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Marriott Bonvoy Points Devalued

Marriott has decided to drop award charts starting March 31st, 2022. The change to dynamic pricing will be eased in by Marriott, so the complete switch from award charts will not go into full effect until early 2023.

The change to dynamic pricing means the value of Bonvoy points will be much lower on average. Long story short, the cash price compared to points redemption will be closer in value.

Who’s Affected

The Aspirational Trips Taker

When the dynamic pricing takes place, aspirational trips will be most affected! Some of the top redemption locations like the Al Maha in Dubai, the JW Marriott Los Cabos, and the Half Moon Bay will change immediately.

The majority of people in the miles and points game look to take aspirational trips for two main reasons. First, get the most cents per point as possible. Second, stay at top places that you usually wouldn’t pay for in cash.

For example, my wife and I stayed at the Hilton Seychelles Northolme on points for ten nights because we didn’t want to pay $550 per night for the room.

The Occasional Traveler

The new change to dynamic pricing will also affect those who don’t travel often enough to rack up many points.

Dynamic pricing will negatively affect those who don’t travel enough to earn a considerable amount because the dynamic pricing will make you spend more points than in the past.

To counter this problem would be to use a Marriott Bonvoy credit card to earn points on daily spending.

Positive Changes

FNC Top Off & Low Price Redemptions

The two semi-positive changes with dynamic pricing will be the ability to top off the Free Night Certificate (FNC) given through credit cards, sign-up bonuses, and reaching Titanium status. Also, use your points on low-priced properties.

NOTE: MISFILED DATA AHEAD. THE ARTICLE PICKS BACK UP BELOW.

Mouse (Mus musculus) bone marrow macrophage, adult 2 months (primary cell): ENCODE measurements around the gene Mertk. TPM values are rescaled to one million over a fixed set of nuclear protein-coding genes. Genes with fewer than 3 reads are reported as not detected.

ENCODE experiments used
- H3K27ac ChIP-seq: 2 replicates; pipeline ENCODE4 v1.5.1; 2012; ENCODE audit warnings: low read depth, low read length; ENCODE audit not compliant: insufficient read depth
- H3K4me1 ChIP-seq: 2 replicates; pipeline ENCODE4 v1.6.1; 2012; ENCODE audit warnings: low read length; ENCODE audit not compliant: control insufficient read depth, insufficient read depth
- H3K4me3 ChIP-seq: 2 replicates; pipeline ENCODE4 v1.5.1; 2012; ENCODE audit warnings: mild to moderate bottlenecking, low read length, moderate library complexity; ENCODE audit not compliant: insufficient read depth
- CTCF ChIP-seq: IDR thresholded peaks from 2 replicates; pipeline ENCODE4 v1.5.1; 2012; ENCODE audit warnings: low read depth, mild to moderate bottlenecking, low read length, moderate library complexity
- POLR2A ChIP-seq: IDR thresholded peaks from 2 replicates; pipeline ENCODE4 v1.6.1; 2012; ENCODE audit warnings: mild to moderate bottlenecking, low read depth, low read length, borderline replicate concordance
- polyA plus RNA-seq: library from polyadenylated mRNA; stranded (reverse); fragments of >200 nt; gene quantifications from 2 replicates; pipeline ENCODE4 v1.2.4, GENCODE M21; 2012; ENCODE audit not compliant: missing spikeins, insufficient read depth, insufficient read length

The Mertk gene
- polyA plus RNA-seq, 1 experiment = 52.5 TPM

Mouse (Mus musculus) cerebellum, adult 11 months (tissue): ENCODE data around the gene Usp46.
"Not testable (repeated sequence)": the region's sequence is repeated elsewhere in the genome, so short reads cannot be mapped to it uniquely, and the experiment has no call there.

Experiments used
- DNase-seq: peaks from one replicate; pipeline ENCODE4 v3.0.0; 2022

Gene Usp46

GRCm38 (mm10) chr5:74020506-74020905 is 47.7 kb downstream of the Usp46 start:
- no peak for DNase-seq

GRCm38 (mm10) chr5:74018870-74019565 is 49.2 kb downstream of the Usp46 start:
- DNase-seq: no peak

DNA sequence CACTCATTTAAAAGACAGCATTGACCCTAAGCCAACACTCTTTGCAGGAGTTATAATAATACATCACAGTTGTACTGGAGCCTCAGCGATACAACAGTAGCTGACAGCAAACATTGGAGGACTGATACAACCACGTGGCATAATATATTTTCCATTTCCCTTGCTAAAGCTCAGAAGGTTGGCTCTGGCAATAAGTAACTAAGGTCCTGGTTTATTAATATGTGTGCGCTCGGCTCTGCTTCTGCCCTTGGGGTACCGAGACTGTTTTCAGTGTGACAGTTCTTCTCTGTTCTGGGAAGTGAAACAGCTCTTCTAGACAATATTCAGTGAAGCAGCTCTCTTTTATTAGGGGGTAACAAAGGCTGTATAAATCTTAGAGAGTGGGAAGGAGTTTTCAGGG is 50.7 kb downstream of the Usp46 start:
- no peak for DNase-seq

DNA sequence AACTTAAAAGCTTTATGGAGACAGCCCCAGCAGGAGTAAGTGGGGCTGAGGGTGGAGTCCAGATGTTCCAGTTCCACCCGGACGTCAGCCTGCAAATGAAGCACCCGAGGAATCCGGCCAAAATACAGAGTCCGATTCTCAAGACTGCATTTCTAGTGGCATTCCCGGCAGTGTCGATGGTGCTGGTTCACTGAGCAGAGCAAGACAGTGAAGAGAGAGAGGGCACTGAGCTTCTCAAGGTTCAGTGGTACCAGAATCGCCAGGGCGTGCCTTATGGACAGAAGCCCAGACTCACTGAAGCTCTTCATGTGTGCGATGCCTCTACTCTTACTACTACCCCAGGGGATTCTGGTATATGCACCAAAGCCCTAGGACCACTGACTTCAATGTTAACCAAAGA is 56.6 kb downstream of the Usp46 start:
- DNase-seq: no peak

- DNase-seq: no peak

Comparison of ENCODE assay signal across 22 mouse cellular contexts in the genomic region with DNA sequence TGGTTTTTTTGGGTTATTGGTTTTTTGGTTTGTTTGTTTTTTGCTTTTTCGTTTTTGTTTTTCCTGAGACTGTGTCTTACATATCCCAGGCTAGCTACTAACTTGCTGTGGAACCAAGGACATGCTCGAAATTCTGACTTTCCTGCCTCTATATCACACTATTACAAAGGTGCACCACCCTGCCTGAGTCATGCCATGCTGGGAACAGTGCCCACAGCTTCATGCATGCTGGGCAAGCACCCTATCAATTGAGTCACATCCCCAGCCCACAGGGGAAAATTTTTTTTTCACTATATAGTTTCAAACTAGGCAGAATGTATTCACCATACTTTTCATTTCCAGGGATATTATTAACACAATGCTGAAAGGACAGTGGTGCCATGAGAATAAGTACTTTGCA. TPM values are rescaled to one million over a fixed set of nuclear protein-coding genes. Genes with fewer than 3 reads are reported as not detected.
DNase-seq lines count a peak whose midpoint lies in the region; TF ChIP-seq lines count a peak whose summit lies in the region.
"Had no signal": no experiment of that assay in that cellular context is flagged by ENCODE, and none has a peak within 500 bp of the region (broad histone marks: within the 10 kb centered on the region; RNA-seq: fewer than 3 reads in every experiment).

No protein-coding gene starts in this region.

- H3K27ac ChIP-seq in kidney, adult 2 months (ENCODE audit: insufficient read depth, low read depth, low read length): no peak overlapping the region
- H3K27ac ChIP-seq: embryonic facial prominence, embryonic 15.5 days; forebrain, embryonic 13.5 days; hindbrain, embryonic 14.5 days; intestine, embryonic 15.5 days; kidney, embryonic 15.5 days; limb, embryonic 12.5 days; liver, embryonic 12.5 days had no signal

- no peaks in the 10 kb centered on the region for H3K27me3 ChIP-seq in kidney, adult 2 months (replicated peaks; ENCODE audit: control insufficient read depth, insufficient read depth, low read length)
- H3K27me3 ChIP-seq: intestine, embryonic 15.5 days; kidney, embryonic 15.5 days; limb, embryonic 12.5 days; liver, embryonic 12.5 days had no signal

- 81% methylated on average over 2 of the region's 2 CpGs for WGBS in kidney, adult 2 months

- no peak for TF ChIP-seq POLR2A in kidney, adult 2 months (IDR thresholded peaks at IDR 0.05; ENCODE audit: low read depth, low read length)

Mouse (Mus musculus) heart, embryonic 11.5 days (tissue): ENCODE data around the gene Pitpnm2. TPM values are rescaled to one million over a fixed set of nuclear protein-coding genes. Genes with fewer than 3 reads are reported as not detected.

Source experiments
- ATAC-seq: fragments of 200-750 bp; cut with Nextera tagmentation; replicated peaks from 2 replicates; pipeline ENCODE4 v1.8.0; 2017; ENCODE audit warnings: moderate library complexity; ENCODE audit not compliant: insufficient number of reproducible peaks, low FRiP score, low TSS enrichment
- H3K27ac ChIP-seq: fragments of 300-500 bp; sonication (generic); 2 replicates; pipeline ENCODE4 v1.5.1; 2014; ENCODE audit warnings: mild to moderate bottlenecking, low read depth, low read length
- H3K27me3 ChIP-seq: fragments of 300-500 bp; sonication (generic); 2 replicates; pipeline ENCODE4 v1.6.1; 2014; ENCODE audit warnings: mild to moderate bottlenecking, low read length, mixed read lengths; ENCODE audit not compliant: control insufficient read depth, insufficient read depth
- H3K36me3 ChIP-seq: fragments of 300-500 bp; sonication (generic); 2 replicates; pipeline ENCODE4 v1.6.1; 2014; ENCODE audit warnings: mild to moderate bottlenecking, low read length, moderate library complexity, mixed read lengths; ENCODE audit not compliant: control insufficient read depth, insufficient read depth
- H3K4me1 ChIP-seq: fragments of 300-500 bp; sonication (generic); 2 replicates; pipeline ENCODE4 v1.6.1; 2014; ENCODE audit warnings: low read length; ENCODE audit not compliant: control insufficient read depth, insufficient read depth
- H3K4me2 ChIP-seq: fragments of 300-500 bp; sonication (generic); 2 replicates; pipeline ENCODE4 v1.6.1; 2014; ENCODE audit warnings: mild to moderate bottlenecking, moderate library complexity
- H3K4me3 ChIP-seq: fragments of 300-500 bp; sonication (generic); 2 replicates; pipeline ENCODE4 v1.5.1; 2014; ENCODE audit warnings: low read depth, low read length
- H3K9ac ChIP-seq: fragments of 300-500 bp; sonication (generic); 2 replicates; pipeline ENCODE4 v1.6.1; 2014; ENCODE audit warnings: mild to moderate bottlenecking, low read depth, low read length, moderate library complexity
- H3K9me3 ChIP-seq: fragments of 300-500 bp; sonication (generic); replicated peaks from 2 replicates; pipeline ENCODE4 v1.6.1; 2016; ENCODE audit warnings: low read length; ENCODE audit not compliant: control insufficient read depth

I say it’s a semi-positive change for both topping off FNCs and having better value for points with low-priced properties because both can be unfavorable.

Hotel credit cards are most known as sock drawer cards (sock drawer explained) because you get at least the value of the annual fee from your FNC attached. If you need to add points to every FNC to use it, is the FNC still worth it?

The positive of the ability to top off FNCs with points is that it gives you the option just in case you want to stay in a higher redemption property.

The ability to use points at lower-priced properties is a semi-positive change because you should not use points at low-priced properties anyway. Yes, it’s understandable if you want to save money, but it’s a lousy redemption for points.

Final Thoughts

There are a few reasons why I’m not considering leaving the Marriott Bonvoy loyalty program even with the significant changes happening.

#1 Not Significant for Normal Use

While this change is negative for aspirational trips and the overall value of points, it may not significantly impact most Bonvoy Elite members like myself.

Most of my stays at Marriott properties are for shorter, occasional trips. We usually stay for convenience, quick getaways, weekend trips, and business trips. On these stays, we rarely use points unless it’s in a big city, which drives up the price, or we don’t want to save money on that trip. We rarely get top value out of our points on these stays, so we accumulate so many Bonvoy points.